The pavlova is the ballerina of the baking world. Literally. It was named for a Russian dancer who was visiting Australia. (Or was it New Zealand? Both countries claim the dessert’s origin.) I have played with the shape to give it a more elegant look, reminiscent of the tutus Pavlova, the dancer, would have worn.
A pavlova is a study in perfect imperfection. It bakes into a delicate, smooth shell that collapses in the middle, begging for any manner of filling. Scoop in fresh berries, fill the center with a citrusy curd and passion fruit, or use all of them— the options are limitless. Plus, because there’s zero flour in the shell, pavlovas are naturally a gluten-free dessert if you need something spectacular that fits that bill. Besides, who doesn’t want to dig into a crackling, sweet cloud?
There are a few parts of this method that will set you up for success. If possible, use really fresh egg whites. They’ll make a stronger egg foam that will be less likely to crack while it bakes. The water in the mix helps to thin out the egg white protein, creating a more ethereal pavlova that will melt in your mouth. If you make your own superfine sugar, sift it first to make sure it is truly fine so it will dissolve into the eggs more easily, giving the pavlova a smoother surface. The low oven temperature is key to keeping the meringue from cracking or browning too much. An oven thermometer is a great tool to determine your oven’s temperature for sure.
- Preheat the oven to 275°F / 135°C and place a rack in the bottom third of the oven. Trace a 6-inch / 15cm circle on a piece of parchment paper and set it, upside down, on a baking sheet.
- In a stand mixer fitted with the whisk attachment, combine the egg whites, salt, and cream of tartar (if using) and beat on medium-high speed until medium peaks form, about 3 minutes.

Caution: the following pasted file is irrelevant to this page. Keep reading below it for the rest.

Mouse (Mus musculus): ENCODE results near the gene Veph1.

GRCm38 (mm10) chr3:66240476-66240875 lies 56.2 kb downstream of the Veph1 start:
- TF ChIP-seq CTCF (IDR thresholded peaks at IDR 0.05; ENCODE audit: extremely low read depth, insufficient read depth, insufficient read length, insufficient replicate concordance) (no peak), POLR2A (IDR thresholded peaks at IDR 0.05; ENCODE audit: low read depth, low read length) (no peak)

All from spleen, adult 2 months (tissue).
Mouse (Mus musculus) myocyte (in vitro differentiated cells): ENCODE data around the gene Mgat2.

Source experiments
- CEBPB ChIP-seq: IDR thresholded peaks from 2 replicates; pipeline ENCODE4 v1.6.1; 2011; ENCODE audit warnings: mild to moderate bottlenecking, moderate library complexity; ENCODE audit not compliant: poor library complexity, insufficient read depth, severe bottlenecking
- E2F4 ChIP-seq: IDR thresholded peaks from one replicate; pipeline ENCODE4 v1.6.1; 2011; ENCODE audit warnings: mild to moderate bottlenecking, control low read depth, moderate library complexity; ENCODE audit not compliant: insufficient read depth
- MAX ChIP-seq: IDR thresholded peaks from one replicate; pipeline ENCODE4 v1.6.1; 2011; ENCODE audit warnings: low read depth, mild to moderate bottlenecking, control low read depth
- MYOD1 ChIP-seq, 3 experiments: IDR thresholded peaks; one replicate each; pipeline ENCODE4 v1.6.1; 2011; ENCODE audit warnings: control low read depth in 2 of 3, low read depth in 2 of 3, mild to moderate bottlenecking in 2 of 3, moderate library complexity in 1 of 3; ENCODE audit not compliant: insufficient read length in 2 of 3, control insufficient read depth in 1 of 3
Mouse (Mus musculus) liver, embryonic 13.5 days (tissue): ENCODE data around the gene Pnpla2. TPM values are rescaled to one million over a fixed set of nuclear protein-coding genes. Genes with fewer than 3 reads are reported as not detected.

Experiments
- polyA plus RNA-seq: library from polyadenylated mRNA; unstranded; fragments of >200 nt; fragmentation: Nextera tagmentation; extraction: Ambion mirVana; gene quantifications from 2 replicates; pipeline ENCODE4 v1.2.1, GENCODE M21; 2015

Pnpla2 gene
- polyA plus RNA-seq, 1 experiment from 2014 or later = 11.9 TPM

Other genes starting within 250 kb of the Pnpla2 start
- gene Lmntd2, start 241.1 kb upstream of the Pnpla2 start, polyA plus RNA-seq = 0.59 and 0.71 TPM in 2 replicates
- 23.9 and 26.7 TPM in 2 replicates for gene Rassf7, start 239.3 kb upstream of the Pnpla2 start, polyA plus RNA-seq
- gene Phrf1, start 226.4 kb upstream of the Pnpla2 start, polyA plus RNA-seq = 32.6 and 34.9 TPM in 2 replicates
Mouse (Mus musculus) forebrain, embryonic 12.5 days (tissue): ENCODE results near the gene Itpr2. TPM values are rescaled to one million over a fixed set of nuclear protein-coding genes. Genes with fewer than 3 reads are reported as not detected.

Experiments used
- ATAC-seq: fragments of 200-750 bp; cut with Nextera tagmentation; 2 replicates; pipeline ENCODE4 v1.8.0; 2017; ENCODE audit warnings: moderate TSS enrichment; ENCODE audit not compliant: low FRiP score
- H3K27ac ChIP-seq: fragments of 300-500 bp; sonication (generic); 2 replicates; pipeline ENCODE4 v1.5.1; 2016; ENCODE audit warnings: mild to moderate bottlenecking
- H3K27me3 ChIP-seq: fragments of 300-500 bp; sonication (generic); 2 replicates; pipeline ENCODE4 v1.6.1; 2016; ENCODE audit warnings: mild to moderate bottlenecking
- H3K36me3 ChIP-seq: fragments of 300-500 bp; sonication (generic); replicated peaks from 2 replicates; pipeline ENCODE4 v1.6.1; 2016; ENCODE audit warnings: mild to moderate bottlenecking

- Turn the mixer speed to medium-low and drizzle in the water. Slowly sprinkle in the sugar a little at a time; this may take a minute or so. Turn the speed to high and whip until very stiff, glossy peaks form, about 5 minutes.
- Using the whisk attachment or a rubber spatula, gently fold the cornstarch, vanilla, and vinegar into the egg whites.
- Mound the egg foam into the circle on the prepared parchment paper. Using a metal spatula, smooth the mound, then swipe grooves in the foam, creating curls at the top. Very gently create a crater at the top, like a volcano, where the grooves meet.
- Bake until the pavlova starts to turn a very pale tan color, about 1 hour 15 minutes. If after about 45 minutes, the pavlova is darkening too fast, lower the oven temperature to 250°F / 120°C. Turn off the oven (don’t open the door), turn on the oven light (if your oven doesn’t have a light, bake 15 minutes more), and let the pavlova sit in the cooling oven for at least 3 hours, but it can be stored like this overnight or even up to 24 hours. Leaving the light on ensures it will stay dry.
- The center of the pavlova will collapse—that’s just the nature of the beast and the place where you will put your filling. If it doesn’t fall into the cavity completely, use a paring knife to carefully open up a hole in the top. The outer edge may crack a touch, too, but I’ve made this shape several times, and it cracks far less if you do not open the oven door.
- Run a metal spatula under the pavlova to release it from the paper and carefully transfer to a serving plate.
- Fold half of the whipped cream into 1⁄2 cup / 130g of the lemon curd. Fit a pastry bag with a large round tip and fill with the cream-curd mixture. Alternatively, carefully spoon in the mixture. Fill the pavlova with half of the cream-curd mixture. Spoon 1⁄4 cup / 65g of the remaining lemon curd over it, then sprinkle with some of the berries. Repeat with the remaining cream-curd mixture and then the remaining lemon curd. Finish with the remaining berries and whipped cream and then dust with confectioners’ sugar.
- Refrigerate the pavlova for about 1 hour before serving to make it easier to cut.
Reprinted from Zoe Bakes Cakes. Copyright © 2021 by Zoë François. Published by Ten Speed Press, an imprint of Random House, a division of Penguin Random House